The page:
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IMF project Ethiopia, and Angola to overtake Kenya as the third-largest economy 

IMF project Ethiopia, and Angola economies to overtake Kenya as the third-largest in sub-Saharan Africa.

Angola and Ethiopia are projected to overtake Kenya as the third-largest economies in sub-Saharan Africa, eroding Kenya’s ability to attract investors drawn by a populace with more disposable income.

According to forecasts by the International Monetary Fund (IMF), which ranked Nigeria as the continent’s largest economy, faster GDP growth in Angola and Ethiopia will push Kenya down to number five in sub-Saharan Africa’s economic rankings.

Angola, the continent’s second-largest oil producer after Nigeria, surpassed Kenya last year as a result of a recovery in GDP tied to rising oil prices, according to the IMF.

Due to a settling of the country’s armed conflict and the continuation of the ambitious economic reform push intended to open up one of Africa’s fastest-growing but most closed economies, Ethiopia is likely to displace Kenya from position four this year.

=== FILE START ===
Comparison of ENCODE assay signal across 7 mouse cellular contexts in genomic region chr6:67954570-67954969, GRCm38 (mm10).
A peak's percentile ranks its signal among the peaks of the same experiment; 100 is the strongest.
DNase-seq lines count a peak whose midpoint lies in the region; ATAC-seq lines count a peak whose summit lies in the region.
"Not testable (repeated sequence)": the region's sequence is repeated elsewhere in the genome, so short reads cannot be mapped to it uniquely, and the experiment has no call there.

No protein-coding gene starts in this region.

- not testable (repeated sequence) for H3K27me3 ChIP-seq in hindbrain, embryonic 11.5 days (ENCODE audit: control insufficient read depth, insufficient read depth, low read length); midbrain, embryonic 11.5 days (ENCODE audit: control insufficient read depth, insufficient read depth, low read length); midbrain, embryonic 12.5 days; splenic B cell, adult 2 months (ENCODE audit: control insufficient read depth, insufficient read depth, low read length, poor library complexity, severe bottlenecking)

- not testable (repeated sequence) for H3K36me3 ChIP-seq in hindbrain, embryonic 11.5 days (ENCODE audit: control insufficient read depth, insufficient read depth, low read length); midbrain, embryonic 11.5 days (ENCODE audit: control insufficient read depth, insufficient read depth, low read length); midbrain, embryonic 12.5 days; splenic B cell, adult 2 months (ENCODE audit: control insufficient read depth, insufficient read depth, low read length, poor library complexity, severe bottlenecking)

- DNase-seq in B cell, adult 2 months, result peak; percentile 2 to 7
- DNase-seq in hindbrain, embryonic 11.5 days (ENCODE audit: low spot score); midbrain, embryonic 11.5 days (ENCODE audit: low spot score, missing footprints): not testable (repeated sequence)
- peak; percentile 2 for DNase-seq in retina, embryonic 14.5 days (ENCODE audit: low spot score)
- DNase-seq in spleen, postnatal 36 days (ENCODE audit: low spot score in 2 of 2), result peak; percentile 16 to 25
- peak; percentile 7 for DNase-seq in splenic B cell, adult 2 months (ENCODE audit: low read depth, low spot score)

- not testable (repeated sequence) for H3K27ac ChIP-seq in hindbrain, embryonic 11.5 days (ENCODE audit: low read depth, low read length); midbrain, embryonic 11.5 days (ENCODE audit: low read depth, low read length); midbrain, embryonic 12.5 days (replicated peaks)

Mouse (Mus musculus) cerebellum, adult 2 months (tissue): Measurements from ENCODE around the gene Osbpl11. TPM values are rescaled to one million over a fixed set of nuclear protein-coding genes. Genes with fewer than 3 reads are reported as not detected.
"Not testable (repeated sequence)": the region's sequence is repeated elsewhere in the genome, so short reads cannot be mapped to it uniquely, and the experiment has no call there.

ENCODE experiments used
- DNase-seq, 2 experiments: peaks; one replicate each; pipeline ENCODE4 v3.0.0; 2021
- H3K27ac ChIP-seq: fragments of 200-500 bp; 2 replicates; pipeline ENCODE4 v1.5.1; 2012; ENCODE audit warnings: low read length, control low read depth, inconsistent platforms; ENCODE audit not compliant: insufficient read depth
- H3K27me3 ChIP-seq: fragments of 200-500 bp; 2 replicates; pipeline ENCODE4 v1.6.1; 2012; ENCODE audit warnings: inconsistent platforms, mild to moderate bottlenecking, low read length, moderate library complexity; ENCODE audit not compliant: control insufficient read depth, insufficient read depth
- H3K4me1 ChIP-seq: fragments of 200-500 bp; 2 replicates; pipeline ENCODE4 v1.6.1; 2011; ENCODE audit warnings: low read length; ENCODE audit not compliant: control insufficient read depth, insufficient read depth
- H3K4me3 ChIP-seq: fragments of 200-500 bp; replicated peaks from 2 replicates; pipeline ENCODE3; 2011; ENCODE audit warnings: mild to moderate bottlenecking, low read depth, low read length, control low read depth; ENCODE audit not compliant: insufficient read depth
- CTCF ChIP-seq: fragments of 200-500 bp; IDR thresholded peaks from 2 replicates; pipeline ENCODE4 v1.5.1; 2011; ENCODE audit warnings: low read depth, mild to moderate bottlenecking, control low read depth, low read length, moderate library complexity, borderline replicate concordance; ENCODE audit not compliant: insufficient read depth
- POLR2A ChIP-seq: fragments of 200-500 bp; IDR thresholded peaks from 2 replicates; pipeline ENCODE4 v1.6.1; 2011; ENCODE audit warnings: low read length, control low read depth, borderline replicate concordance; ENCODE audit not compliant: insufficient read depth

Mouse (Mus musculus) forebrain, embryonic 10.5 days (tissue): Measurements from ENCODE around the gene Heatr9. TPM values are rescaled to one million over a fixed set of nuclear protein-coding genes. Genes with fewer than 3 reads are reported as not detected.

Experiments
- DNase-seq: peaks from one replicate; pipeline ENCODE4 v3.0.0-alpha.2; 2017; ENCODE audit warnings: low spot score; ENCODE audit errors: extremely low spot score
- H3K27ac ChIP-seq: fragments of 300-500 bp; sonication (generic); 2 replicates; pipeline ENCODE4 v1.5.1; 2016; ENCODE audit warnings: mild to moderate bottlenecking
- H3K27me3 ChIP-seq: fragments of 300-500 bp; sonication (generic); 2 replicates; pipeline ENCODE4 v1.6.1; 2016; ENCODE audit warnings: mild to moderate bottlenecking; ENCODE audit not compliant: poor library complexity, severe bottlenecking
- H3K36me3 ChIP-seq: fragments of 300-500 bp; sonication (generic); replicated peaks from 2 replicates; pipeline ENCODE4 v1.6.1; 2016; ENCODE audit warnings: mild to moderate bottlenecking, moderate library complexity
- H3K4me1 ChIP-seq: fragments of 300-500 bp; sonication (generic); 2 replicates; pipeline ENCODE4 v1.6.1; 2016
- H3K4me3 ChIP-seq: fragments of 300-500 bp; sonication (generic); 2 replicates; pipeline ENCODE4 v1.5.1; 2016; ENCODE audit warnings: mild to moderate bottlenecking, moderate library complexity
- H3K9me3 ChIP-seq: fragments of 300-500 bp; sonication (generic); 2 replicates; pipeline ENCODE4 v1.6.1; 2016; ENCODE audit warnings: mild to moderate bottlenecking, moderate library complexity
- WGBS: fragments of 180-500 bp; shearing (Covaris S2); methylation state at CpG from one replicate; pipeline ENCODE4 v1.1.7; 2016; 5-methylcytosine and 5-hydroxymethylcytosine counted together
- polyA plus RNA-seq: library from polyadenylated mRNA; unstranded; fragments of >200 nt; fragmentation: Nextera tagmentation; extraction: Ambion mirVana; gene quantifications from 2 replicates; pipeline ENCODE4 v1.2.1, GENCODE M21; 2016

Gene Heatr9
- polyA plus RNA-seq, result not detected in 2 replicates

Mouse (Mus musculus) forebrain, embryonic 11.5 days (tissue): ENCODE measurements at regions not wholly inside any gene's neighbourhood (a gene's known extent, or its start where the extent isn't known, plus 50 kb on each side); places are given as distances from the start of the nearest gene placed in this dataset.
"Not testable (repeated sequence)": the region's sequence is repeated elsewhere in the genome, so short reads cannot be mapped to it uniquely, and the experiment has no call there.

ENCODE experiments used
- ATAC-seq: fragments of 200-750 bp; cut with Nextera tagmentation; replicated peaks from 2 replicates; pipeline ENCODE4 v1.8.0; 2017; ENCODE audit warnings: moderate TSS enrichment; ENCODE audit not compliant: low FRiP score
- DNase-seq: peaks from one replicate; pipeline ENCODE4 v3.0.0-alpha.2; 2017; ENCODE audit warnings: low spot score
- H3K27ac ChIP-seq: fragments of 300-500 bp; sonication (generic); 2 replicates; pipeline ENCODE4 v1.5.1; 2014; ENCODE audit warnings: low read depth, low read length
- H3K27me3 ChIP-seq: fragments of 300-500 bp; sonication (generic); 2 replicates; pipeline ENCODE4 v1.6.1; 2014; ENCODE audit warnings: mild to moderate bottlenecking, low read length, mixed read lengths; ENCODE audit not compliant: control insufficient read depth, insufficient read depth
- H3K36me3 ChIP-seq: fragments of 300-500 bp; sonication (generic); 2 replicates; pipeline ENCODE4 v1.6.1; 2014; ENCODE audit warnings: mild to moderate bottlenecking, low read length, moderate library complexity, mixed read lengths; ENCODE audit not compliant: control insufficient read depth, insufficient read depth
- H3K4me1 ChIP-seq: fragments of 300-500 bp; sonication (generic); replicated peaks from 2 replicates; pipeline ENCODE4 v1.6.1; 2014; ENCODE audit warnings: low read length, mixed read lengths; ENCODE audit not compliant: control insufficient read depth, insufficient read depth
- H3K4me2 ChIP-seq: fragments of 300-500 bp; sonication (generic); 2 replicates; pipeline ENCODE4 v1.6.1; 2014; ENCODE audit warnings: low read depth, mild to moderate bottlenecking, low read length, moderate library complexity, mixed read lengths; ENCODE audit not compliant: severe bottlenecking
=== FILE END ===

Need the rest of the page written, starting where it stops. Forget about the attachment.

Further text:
The IMF projects that the economies of Ethiopia and Angola will grow by 13.5% and 8.6%, respectively, this year.

Kenya, meanwhile, is expected to grow at a slower rate in the review period—2.4 percent—as the nation struggles with the Covid-19 pandemic’s aftereffects, a drought, election-related anxiety, and the interruption of global supply lines caused by the Russia-Ukraine war.

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Sub-Saharan Africa accounts for 46 of the continent’s 54 countries, excluding giants like Morocco and Egypt.

Kenya’s drop to position 5 will make it more difficult for it to compete for foreign direct investment (FDI), which is essential for reducing the continent’s rising youth unemployment.

So far, South Africa and Ethiopia have done better than Kenya at luring foreign capital interested in a populace with more disposable income.

The IMF projects Kenya’s GDP to hit $117.6 billion this year, behind Nigeria ($574 billion), South Africa ($422 billion), Angola ($135 billion), and Ethiopia ($126.2 billion).

Oil-rich Angola will reclaim its third position, which it lost to Kenya in 2020 following years of contraction due to a slump in oil prices.

Angola is the continent’s second-largest oil producer after Nigeria, according to OPEC, while Kimberley Process data ranks it as the world’s seventh-biggest producer of rough diamonds.

After five years of recession, Angola’s GDP increased by 0.7 percent in 2021, according to the World Bank.

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